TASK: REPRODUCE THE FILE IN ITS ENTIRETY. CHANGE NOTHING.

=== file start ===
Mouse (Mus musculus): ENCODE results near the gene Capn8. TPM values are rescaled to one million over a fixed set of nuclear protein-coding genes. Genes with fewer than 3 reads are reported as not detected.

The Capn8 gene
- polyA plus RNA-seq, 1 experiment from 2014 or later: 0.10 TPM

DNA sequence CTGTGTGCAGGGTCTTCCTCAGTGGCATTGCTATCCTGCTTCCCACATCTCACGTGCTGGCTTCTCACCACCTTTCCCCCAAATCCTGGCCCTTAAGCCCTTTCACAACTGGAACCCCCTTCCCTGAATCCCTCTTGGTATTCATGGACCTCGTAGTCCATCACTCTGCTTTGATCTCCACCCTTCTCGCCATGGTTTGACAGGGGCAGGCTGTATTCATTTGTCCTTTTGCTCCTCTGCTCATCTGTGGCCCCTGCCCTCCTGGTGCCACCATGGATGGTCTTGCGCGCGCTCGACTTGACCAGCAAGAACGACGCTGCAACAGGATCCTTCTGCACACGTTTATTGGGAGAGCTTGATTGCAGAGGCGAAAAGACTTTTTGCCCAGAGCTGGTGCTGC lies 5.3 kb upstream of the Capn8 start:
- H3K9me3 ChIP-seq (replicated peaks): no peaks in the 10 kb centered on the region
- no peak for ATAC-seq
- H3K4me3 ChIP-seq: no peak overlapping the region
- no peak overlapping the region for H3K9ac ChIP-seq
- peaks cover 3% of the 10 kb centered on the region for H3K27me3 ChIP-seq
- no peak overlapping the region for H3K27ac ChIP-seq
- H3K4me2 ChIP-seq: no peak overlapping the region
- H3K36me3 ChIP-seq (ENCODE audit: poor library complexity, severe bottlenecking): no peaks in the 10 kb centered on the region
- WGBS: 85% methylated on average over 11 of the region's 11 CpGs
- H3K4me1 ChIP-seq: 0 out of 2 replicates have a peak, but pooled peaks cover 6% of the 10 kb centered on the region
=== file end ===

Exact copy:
Mouse (Mus musculus): ENCODE results near the gene Capn8. TPM values are rescaled to one million over a fixed set of nuclear protein-coding genes. Genes with fewer than 3 reads are reported as not detected.

The Capn8 gene
- polyA plus RNA-seq, 1 experiment from 2014 or later: 0.10 TPM

DNA sequence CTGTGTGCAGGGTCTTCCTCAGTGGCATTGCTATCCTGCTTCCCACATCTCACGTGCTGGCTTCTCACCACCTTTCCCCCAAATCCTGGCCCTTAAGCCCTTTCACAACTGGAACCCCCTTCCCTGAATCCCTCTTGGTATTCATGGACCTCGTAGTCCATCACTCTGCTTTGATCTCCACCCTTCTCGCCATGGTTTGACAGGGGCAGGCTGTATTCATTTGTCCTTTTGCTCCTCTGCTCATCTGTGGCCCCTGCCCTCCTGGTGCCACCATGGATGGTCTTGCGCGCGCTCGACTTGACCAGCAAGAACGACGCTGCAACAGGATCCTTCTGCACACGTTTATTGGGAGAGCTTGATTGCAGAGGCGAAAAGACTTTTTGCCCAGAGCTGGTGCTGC lies 5.3 kb upstream of the Capn8 start:
- H3K9me3 ChIP-seq (replicated peaks): no peaks in the 10 kb centered on the region
- no peak for ATAC-seq
- H3K4me3 ChIP-seq: no peak overlapping the region
- no peak overlapping the region for H3K9ac ChIP-seq
- peaks cover 3% of the 10 kb centered on the region for H3K27me3 ChIP-seq
- no peak overlapping the region for H3K27ac ChIP-seq
- H3K4me2 ChIP-seq: no peak overlapping the region
- H3K36me3 ChIP-seq (ENCODE audit: poor library complexity, severe bottlenecking): no peaks in the 10 kb centered on the region
- WGBS: 85% methylated on average over 11 of the region's 11 CpGs
- H3K4me1 ChIP-seq: 0 out of 2 replicates have a peak, but pooled peaks cover 6% of the 10 kb centered on the region